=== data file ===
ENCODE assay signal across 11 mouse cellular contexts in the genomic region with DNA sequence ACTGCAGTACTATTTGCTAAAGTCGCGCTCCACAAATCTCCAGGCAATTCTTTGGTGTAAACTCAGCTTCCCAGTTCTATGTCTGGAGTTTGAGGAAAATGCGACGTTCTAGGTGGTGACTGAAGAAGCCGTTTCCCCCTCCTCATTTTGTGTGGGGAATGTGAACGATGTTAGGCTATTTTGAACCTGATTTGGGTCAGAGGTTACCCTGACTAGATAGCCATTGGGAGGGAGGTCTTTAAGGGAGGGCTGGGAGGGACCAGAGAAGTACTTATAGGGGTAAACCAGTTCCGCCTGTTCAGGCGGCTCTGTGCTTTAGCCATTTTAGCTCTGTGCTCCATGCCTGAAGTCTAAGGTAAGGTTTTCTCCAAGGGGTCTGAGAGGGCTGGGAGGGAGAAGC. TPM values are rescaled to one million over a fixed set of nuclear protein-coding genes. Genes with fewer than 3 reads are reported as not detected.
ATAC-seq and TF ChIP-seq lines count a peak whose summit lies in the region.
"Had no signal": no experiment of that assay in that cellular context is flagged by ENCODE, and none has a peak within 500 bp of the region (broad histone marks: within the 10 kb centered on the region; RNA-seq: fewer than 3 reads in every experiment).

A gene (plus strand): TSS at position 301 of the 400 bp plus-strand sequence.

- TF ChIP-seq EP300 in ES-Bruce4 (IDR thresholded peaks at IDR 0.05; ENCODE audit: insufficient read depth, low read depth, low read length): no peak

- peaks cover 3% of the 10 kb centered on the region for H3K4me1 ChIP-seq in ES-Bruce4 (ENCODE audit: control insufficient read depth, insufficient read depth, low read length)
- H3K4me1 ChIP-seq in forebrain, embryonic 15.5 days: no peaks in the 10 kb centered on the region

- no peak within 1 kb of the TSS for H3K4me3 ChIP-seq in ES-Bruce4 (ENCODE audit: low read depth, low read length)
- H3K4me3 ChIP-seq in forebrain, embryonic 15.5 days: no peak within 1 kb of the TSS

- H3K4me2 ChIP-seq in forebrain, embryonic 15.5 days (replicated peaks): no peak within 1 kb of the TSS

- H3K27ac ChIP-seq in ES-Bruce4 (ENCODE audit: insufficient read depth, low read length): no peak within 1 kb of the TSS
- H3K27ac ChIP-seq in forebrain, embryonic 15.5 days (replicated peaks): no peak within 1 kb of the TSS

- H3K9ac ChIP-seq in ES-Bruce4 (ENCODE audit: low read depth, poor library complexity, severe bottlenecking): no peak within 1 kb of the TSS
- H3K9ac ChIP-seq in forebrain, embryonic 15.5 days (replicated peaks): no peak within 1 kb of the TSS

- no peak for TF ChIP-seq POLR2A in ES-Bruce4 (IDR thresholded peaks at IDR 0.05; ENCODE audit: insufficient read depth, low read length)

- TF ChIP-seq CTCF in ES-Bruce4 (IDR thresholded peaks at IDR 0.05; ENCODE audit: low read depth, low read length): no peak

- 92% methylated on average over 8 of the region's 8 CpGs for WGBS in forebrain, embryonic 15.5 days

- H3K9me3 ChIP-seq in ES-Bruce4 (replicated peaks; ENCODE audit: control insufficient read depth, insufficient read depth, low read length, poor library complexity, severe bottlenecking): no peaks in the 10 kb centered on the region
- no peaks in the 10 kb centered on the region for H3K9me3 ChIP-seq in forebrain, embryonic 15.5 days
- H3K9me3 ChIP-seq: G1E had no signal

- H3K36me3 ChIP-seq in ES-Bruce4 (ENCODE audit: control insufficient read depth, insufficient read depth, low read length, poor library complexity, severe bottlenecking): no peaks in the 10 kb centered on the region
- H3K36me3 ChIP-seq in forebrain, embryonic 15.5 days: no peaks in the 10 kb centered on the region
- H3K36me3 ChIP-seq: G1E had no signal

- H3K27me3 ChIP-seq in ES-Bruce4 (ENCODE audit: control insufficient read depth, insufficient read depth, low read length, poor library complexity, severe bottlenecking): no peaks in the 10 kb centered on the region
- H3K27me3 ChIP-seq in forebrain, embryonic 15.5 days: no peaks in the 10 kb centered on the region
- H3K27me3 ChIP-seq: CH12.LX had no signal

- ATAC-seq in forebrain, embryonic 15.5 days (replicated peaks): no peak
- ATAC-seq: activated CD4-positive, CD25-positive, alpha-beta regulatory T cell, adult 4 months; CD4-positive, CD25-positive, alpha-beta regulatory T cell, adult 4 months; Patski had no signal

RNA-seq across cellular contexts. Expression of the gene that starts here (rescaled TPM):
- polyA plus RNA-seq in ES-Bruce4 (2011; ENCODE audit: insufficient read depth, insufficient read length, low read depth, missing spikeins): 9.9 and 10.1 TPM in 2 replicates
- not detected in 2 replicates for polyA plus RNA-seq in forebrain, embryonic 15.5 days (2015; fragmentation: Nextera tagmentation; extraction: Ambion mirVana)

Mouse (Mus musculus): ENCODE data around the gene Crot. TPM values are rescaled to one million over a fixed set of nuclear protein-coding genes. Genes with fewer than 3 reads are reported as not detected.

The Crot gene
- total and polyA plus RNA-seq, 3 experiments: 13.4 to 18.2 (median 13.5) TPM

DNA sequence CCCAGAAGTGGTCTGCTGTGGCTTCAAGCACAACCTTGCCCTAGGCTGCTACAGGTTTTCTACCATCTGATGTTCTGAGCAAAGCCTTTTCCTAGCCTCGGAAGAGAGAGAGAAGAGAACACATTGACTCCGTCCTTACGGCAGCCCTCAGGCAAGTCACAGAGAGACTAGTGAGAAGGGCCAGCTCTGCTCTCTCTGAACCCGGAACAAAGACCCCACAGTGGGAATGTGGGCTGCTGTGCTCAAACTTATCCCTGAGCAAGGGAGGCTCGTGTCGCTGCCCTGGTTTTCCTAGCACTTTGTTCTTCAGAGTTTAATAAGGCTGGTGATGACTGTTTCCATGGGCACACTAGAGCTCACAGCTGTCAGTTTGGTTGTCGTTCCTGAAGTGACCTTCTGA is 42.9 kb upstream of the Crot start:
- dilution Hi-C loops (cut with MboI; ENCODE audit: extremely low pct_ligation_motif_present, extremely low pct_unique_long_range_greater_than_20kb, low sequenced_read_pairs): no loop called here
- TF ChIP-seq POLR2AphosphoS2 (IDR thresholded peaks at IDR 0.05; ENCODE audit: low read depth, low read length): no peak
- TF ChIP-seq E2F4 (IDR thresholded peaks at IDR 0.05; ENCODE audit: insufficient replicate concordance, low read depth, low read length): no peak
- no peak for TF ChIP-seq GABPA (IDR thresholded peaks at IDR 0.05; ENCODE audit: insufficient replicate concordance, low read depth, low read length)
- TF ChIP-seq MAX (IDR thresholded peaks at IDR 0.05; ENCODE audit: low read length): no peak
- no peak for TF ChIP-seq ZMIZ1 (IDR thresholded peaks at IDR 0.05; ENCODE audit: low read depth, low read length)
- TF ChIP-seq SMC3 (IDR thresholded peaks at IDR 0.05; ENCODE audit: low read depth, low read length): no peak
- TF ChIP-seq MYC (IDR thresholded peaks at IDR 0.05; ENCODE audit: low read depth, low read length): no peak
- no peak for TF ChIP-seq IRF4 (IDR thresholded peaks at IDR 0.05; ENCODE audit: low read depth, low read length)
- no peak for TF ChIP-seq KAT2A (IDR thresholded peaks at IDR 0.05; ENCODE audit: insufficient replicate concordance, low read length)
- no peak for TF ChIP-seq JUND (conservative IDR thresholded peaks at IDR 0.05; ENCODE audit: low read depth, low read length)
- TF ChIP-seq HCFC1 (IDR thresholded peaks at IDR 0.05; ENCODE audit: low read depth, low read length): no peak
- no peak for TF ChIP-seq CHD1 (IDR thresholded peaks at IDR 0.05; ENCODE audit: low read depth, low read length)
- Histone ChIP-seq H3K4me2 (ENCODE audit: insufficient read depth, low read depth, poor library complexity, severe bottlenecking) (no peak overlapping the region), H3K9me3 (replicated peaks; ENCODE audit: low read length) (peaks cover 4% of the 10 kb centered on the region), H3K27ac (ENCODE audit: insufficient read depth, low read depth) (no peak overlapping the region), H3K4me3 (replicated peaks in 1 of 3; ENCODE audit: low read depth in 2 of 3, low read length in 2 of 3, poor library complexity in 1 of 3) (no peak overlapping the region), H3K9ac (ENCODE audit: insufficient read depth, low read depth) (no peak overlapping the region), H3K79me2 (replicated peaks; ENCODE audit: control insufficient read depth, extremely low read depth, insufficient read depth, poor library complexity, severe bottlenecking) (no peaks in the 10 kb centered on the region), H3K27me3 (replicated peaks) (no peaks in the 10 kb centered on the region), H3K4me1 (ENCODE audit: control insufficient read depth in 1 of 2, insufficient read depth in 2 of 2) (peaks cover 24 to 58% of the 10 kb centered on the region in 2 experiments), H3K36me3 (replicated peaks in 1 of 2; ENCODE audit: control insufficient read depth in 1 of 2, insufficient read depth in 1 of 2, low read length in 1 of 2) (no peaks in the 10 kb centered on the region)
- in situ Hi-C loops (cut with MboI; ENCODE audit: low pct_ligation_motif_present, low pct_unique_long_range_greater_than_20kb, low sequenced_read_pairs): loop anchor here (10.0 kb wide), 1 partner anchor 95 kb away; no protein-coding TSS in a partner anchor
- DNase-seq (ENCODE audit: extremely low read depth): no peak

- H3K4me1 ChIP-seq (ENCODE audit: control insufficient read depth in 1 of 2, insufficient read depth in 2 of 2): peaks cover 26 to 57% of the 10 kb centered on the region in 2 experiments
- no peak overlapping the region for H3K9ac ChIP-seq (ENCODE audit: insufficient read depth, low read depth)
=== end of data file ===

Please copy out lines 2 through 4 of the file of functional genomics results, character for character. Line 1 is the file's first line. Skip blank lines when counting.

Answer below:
ATAC-seq and TF ChIP-seq lines count a peak whose summit lies in the region.
"Had no signal": no experiment of that assay in that cellular context is flagged by ENCODE, and none has a peak within 500 bp of the region (broad histone marks: within the 10 kb centered on the region; RNA-seq: fewer than 3 reads in every experiment).

A gene (plus strand): TSS at position 301 of the 400 bp plus-strand sequence.